###### 1.9.3 Portfolio Theory

Directly or indirectly, regulatory and proprietary value-at-risk measures were influenced by portfolio theory. Markowitz (1952) and Roy (1952) independently published PMMRs to support portfolio optimization. In 1952, processing power was inadequate to support practical use of such schemes, but Markowitz’s ideas spawned work by more theoretically inclined researchers. Papers by Tobin (1958), Treynor (1961), Sharpe (1963, 1964), Lintner (1965) and Mossin (1966) contributed to the emerging portfolio theory.

The PMMRs they employed—primarily variance of simple return and standard deviation of simple return—were best suited for equity portfolios. There were few alternative asset categories, and applying value-at-risk to these would have raised a number of modeling issues. Real estate cannot be marked to market with any frequency, making value-at-risk inapplicable. Applying value-at-risk to either debt instruments or futures contracts entails modeling term structures. Also, debt instruments raise issues of credit spreads. Futures that were traded at the time were primarily for agricultural products, which raise seasonality issues. Schrock (1971) and Dusak (1973) describe simple value-at-risk measures for futures portfolios, but neither addresses term structure or seasonality issues.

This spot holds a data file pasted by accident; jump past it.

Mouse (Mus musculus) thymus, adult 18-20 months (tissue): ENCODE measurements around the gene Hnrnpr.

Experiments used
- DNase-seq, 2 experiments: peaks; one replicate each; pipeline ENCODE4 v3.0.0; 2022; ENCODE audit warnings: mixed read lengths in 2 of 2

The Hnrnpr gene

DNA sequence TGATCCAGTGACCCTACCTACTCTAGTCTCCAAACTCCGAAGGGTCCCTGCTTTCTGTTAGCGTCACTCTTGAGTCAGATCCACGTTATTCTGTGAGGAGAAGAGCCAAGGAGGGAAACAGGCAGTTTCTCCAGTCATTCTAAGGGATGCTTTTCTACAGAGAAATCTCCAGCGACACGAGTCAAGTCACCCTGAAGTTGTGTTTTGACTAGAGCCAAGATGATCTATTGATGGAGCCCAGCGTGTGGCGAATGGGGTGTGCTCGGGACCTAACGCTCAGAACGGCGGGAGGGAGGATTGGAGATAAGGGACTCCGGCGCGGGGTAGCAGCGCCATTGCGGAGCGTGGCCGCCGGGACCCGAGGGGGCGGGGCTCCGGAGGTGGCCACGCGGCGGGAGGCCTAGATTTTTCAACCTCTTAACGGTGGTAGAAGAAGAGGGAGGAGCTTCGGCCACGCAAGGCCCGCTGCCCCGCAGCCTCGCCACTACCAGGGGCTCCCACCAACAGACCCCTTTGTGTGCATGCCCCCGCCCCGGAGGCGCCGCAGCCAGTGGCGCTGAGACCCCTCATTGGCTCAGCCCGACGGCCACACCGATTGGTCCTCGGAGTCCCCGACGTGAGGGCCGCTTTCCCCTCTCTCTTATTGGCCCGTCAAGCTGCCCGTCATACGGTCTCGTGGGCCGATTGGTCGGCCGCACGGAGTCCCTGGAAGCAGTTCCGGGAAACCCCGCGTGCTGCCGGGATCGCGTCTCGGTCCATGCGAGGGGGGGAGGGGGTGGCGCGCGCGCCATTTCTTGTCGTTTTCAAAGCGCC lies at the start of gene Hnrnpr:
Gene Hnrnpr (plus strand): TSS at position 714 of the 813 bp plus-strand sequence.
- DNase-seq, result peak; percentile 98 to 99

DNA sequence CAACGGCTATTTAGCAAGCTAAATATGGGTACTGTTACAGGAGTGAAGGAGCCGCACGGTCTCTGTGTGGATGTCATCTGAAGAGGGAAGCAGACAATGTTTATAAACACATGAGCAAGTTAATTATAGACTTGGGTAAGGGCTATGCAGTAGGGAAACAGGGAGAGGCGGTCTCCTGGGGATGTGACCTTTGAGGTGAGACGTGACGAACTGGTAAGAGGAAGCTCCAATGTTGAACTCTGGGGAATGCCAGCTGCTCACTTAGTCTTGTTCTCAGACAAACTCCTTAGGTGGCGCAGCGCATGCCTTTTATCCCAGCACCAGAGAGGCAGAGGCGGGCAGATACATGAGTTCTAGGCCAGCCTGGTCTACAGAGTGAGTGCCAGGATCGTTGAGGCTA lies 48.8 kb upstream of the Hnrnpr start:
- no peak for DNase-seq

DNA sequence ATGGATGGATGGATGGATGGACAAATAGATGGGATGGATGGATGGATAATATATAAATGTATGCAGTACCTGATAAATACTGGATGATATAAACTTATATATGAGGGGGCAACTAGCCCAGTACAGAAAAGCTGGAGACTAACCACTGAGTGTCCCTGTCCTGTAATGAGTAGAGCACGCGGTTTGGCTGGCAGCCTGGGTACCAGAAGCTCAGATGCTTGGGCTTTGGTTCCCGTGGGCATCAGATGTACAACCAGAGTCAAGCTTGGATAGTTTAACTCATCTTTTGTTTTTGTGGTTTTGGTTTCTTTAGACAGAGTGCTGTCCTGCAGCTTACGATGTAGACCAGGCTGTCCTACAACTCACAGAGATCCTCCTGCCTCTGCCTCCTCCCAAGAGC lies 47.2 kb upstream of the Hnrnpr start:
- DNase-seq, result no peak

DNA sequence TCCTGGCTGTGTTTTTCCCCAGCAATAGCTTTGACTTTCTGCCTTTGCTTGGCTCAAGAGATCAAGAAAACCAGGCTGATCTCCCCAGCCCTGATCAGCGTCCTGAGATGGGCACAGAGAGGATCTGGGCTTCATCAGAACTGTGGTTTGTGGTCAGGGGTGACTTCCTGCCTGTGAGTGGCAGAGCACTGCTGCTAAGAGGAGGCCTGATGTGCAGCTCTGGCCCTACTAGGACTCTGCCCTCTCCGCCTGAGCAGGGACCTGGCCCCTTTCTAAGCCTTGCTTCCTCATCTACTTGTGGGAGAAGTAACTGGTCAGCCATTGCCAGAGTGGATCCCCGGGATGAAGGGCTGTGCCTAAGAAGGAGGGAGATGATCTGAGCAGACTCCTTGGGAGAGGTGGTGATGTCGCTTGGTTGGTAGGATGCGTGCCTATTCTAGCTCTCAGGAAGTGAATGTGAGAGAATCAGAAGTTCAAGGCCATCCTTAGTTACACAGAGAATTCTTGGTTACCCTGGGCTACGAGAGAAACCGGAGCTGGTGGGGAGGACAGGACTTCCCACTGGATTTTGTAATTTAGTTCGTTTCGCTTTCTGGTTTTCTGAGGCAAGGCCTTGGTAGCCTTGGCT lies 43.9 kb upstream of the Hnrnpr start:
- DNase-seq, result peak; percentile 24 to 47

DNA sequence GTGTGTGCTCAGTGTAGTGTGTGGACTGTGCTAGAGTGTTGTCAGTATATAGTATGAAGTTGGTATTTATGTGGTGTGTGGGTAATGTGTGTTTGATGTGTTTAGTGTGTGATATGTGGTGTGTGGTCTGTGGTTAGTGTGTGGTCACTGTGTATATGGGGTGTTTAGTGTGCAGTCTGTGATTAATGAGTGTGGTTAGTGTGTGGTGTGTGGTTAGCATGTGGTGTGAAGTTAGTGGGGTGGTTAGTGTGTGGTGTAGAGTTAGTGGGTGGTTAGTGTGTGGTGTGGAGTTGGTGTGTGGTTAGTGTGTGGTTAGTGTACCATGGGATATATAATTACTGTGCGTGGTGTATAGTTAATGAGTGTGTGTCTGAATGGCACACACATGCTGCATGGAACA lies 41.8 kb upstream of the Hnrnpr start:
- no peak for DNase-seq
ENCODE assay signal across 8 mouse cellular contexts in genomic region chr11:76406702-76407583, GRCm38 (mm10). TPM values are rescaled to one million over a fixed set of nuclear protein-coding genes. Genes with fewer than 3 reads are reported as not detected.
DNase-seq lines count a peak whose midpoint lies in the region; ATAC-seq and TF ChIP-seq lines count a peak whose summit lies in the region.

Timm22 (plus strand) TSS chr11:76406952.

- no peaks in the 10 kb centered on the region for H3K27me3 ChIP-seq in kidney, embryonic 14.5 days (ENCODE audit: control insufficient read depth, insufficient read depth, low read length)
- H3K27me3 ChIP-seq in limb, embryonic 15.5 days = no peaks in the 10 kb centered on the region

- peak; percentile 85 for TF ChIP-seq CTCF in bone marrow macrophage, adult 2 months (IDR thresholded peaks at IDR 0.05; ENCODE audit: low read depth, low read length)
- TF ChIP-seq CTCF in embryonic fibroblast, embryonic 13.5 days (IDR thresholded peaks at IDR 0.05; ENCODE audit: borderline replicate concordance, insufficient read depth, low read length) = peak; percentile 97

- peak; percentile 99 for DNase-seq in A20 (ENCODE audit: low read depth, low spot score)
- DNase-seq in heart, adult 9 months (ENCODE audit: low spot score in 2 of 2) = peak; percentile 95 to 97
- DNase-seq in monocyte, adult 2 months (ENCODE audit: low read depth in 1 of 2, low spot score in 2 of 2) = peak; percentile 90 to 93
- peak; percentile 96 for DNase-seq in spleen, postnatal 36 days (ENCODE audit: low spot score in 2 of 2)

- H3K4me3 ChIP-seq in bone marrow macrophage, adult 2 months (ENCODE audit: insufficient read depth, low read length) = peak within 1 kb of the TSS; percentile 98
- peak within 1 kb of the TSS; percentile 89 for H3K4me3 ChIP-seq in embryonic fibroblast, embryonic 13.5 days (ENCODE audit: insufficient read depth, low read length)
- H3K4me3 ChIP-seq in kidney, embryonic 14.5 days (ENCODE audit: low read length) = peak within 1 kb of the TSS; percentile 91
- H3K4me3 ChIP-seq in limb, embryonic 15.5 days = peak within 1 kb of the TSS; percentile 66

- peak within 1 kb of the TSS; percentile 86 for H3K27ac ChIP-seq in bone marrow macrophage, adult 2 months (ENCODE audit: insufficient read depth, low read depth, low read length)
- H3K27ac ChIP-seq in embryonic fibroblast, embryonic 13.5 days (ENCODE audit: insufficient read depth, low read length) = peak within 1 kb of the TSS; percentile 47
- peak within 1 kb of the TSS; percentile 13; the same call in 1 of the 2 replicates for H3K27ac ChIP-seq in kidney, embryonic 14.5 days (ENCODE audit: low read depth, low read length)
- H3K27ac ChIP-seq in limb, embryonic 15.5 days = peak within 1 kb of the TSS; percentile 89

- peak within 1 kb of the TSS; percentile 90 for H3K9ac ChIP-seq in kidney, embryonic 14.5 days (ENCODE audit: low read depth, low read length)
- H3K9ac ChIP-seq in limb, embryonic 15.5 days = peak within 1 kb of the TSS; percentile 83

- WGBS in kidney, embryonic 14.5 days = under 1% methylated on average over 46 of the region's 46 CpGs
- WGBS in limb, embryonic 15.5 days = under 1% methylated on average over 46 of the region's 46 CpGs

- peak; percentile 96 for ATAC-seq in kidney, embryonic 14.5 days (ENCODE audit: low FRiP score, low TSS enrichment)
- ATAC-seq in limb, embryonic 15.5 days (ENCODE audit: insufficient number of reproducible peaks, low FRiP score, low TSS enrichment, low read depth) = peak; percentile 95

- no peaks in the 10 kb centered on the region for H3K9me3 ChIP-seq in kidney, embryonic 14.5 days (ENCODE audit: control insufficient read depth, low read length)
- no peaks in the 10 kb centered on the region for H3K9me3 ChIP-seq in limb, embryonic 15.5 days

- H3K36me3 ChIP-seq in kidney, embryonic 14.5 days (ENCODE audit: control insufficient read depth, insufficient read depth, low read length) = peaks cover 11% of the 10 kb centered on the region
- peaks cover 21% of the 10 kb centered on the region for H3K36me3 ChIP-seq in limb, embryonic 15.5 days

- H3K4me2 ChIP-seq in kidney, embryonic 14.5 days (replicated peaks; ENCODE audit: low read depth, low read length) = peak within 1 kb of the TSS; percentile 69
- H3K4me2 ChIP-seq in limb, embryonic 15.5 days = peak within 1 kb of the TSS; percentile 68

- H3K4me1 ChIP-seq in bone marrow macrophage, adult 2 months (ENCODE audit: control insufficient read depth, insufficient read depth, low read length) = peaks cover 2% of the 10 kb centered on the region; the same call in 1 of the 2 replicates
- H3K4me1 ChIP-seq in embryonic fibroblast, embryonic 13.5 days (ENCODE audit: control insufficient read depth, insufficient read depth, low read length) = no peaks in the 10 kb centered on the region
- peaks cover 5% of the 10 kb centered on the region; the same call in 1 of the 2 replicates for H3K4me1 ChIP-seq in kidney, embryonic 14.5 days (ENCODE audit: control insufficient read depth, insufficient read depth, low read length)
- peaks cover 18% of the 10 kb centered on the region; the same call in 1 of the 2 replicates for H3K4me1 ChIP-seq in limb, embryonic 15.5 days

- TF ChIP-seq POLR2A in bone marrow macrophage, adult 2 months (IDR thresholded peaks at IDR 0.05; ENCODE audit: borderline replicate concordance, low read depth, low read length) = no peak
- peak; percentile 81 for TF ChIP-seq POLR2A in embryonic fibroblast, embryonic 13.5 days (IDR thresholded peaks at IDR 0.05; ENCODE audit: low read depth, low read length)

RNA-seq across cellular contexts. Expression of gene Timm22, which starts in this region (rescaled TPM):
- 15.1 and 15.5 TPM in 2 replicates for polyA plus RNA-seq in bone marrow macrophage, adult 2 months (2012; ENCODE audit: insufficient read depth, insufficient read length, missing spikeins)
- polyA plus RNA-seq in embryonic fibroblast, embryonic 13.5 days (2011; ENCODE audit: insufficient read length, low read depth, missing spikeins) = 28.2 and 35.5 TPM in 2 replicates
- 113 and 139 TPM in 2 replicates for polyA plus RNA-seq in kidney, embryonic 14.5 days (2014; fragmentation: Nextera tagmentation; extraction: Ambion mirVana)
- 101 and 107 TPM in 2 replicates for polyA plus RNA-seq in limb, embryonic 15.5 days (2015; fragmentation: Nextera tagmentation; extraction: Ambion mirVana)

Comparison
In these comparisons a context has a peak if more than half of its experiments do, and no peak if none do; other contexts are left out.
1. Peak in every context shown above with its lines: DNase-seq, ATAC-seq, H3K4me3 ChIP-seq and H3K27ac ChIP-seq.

Lietaer (1971) describes a practical value-at-risk measure for foreign exchange risk. He wrote during the waning days of fixed exchange rates, when risk manifested itself as currency devaluations. Since World War II, most currencies had devalued at some point; some had done so several times. Governments were secretive about planned devaluations, so corporations maintained ongoing hedges. Lietaer proposes a sophisticated procedure for optimizing such hedges. It incorporates a variance of market value PMMR. It assumes devaluations occur randomly, with the conditional magnitude of a devaluation being normally distributed. Computations are simplified using a modification of Sharpe’s (1963) diagonal model. Lietaer’s work may be the first instance of the Monte Carlo method being employed to value a PMMR.